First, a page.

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Braves missing too many key players
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ATLANTA — Billy Wagner. Chipper Jones. Martin Prado.

Boy, the Atlanta Braves could have used their injured stars Sunday.

Without Wagner, their closer, the Braves' failed to protect a ninth-inning lead in Game 3. Without Jones and Prado, fill-in second baseman Brooks Conrad made three errors, including a miscue in the ninth that led to the go-ahead run in the San Francisco Giants' 3-2 victory.

"It's heartbreaking," said Tim Hudson who gave up four hits and one unearned run — thanks to Conrad's first error — in seven innings.

There was postgame talk that manager Bobby Cox might consider replacing Conrad for Monday night's Game 4.

But how? With whom?

"Most of our viable options are on the disabled list," Jones said in a somber Braves clubhouse.

The Braves tried not to dwell on the players no longer available. The injury list also includes two starting pitchers, right-hander Kris Medlen (right elbow) and Jair Jurrjens (hamstring).

"It's easy to hang that up as an excuse, but nobody in here is using that as an excuse," Hudson said. "We have confidence in the guys we're putting out there."

Wagner, who had 37 saves, was replaced on the Braves' postseason roster Sunday after straining his left oblique on Friday night. Takashi Saito took his place on the roster.

With Wagner watching, rookies Craig Kimbrel and Mike Dunn combined to give up two runs in the ninth, blowing a 2-1 lead. Kimbrel gave up two hits and Dunn gave up a run-scoring single to Aubrey Huff.

"I thought they handled themselves well; it could have just as easily been me," Wagner said. "They were battling, doing everything you expected."

Cox turned to veteran right-hander Peter Moylan. Buster Posey hit a grounder that bounced under Conrad's glove and went through his legs, allowing Freddy Sanchez to score the go-ahead run as many in the sellout crowd booed.

Conrad, a utility infielder most of the season, was best known for his two pinch-hit grand slams. He became a starter at third base when Prado was lost on Sept. 27 with hip and oblique injuries.

Almost immediately, Conrad's miscues began. He has eight errors in his last seven games.

Conrad's two throwing errors led to a combined seven unearned runs in key losses to Philadelphia on the last weekend of the regular season, prompting Cox to move the 30-year-old rookie to second base. Omar Infante moved from second base to third.

When asked if he will start Conrad on Monday, Cox said "I'll have to sleep on it."

The Braves have shortstop Diory Hernandez and former third baseman Troy Glaus on their bench. Hernandez played one inning at second base this season.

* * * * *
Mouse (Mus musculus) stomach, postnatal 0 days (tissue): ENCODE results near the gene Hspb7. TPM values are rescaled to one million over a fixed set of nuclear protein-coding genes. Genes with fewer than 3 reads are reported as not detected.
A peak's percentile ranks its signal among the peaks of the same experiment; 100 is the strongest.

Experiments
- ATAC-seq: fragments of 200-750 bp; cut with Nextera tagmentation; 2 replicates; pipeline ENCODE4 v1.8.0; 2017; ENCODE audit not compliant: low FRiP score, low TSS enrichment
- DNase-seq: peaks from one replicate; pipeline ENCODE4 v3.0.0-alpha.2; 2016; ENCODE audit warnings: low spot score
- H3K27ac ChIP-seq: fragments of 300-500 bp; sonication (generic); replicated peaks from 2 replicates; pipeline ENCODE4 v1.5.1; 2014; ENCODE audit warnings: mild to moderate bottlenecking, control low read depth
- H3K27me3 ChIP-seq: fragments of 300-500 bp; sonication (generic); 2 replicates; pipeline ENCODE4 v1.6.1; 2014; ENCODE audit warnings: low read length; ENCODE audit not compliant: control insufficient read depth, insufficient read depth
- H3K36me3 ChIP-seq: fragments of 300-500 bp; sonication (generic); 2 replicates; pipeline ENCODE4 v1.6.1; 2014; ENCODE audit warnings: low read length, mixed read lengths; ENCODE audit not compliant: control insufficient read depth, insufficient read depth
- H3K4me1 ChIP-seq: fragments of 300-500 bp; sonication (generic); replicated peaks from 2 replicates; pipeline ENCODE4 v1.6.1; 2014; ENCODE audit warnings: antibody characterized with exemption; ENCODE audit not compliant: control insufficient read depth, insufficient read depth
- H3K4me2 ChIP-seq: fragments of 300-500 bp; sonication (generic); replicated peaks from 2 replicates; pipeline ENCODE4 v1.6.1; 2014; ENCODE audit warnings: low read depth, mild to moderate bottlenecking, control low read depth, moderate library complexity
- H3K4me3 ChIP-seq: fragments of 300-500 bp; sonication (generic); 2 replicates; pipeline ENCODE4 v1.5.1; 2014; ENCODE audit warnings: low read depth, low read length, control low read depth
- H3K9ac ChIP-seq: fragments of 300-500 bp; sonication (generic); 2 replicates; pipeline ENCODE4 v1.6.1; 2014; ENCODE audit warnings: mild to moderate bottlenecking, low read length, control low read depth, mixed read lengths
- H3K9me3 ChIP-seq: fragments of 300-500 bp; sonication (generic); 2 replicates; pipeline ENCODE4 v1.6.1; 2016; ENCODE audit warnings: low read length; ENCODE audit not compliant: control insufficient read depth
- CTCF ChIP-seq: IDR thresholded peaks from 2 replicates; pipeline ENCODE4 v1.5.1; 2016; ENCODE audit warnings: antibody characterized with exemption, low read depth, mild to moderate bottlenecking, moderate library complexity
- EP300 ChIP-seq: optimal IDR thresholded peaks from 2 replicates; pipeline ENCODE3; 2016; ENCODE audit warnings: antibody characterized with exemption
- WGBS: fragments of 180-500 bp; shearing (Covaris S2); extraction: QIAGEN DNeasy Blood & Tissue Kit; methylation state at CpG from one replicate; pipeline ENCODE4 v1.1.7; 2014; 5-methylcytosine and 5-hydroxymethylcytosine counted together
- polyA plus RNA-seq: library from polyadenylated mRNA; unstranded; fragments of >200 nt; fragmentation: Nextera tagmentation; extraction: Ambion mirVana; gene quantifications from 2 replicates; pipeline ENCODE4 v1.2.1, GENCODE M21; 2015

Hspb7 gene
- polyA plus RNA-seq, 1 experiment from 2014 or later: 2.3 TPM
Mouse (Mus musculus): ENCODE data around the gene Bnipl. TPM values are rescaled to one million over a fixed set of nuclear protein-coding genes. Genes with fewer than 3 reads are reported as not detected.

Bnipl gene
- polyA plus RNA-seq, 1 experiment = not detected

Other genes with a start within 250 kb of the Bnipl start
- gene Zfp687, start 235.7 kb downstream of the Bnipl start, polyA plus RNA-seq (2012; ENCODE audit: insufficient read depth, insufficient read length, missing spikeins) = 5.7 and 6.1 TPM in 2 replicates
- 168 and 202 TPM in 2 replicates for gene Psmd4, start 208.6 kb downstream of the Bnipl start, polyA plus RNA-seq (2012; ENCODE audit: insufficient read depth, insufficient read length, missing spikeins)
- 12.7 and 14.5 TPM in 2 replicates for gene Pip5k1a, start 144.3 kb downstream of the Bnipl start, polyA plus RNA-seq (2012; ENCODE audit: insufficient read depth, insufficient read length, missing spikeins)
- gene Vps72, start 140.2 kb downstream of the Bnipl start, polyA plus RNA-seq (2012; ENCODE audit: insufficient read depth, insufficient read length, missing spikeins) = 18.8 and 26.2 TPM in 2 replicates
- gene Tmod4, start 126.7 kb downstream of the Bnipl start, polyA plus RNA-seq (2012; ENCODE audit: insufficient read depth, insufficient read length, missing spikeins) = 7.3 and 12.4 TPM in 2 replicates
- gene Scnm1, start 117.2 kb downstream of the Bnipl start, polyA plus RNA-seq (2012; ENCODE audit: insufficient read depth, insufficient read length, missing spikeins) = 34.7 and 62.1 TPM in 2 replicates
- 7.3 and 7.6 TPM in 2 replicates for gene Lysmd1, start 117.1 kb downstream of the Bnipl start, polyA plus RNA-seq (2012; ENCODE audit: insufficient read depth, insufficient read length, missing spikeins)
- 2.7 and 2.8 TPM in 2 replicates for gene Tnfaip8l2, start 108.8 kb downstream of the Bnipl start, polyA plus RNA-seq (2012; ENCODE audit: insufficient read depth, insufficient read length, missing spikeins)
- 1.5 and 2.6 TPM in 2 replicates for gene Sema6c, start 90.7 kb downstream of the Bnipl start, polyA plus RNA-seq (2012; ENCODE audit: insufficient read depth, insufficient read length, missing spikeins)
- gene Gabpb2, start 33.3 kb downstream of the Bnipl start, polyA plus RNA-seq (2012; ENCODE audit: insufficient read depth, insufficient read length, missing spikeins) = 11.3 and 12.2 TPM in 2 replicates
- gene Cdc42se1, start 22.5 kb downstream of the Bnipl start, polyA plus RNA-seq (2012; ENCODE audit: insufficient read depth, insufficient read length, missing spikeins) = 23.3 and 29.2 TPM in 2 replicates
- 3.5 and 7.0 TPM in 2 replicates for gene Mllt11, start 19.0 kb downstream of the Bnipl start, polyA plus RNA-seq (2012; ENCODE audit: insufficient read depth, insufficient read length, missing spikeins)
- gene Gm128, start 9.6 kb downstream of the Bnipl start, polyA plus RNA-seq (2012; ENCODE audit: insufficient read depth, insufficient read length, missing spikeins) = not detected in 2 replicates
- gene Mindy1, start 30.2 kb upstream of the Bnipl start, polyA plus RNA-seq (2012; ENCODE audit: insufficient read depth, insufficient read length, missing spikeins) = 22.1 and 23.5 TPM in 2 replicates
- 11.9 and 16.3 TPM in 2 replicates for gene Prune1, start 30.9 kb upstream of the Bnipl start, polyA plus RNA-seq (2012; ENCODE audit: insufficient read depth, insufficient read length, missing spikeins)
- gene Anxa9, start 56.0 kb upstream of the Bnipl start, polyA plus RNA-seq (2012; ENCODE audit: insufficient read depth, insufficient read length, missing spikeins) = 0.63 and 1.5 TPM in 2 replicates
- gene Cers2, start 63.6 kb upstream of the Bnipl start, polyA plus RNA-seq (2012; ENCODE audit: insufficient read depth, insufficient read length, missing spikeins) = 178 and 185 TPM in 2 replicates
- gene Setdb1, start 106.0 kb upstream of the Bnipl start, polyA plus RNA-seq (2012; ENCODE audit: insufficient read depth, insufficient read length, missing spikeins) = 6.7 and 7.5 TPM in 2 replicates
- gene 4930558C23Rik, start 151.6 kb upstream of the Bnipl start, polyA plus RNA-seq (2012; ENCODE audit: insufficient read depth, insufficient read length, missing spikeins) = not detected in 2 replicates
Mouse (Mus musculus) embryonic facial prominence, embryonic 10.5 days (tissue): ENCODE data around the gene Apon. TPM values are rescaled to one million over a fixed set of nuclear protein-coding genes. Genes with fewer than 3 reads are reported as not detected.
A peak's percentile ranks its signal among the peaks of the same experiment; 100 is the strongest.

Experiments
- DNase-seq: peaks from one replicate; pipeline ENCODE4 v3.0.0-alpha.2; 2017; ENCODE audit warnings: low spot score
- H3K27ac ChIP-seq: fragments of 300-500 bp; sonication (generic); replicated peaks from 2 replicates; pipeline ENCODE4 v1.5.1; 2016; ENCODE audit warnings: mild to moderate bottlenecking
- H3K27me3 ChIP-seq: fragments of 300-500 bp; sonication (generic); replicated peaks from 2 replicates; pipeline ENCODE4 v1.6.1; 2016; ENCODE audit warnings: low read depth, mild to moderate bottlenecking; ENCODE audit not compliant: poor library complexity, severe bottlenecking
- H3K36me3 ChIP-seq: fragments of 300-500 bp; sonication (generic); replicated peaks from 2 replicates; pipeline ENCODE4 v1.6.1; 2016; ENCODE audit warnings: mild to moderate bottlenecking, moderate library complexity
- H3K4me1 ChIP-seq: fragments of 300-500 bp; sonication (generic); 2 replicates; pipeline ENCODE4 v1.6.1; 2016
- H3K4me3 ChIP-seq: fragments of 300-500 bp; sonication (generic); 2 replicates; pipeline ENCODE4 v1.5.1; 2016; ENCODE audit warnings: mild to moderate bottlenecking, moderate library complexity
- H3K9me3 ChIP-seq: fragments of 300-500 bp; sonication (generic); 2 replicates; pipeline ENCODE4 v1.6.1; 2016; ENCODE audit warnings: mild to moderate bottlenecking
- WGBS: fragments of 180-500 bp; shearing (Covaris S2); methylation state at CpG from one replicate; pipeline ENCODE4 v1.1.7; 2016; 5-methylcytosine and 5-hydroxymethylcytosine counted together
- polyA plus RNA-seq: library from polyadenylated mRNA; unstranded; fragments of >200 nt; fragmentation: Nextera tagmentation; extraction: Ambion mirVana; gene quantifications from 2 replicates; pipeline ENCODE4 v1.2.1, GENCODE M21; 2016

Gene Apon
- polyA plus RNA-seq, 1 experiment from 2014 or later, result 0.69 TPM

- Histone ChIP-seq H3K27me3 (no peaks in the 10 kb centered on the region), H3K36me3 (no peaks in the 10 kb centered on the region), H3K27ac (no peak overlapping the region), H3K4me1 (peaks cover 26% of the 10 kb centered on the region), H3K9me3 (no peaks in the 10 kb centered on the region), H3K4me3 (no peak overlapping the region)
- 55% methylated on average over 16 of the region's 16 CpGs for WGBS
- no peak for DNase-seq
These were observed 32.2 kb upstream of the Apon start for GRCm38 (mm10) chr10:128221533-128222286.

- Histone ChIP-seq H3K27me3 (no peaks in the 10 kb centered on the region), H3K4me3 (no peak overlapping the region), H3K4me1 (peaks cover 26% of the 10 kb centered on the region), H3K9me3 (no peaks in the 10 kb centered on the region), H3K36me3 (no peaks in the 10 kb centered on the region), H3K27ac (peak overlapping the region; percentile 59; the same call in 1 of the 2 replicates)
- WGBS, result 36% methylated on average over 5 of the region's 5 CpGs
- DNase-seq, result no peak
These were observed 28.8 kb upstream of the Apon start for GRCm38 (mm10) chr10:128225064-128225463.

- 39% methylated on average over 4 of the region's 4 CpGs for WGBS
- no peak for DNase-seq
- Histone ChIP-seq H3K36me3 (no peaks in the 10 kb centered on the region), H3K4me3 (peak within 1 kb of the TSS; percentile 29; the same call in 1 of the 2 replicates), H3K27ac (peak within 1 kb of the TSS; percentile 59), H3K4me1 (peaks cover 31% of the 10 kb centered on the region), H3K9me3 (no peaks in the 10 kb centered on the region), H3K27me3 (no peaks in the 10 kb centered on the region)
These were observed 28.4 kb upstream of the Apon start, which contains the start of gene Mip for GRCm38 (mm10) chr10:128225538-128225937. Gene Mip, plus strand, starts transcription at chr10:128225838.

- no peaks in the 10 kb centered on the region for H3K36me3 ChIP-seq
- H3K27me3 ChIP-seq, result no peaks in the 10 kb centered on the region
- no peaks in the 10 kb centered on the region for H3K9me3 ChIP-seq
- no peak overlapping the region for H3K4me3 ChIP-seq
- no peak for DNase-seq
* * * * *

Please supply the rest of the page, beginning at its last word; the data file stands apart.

Glaus started at first base, and was the NL player of the month in May, before the Braves traded for Derrek Lee on Aug. 18. Glaus made only one regular-season appearance at third base and turned a key double play when he played an inning at third base in Friday's win.

Mobility would be the question for Glaus, who was unable to field a bunt on Friday night. He missed 14 games in August with a left knee injury.

Prado, the All-Star starter at second base, moved to third when Jones sustained a season-ending knee injury in August. Since Prado's season-ending injury, Conrad's woes have continued at second base, the position he played through most of his minor league career.

He made an error in the Braves' 1-0 loss in Game 1 and three more blunders Sunday.

"It's very hard," Jones said. "There isn't a guy in here who wouldn't take Brooks Conrad in their foxhole any day. He works his tail off. He deserves better than what happened today. We want so bad for him to be successful."

As Cox made a pitching change after the Giants took the lead, Conrad stood alone until Lee walked over from first base to offer consolation.

"I was just being there for him," Lee said. "We've all been there. We've all had tough games. I didn't say too much."

All players have had bad games, but three errors in a playoff game is a different matter. It matched a postseason record for errors in a game by a position player, according to STATS LLC. He became the fourth second baseman to make three errors.

"He's been such a huge part of this team, he's had so many big moments," Lee said. "This was a rough game for him. It's tough to watch a guy go through this. ... Sometimes it seems nothing good happens for you."

Lee wouldn't dwell on the injuries.

"This team is resilient," Lee said. "We haven't made it easy all year. Why start now?"

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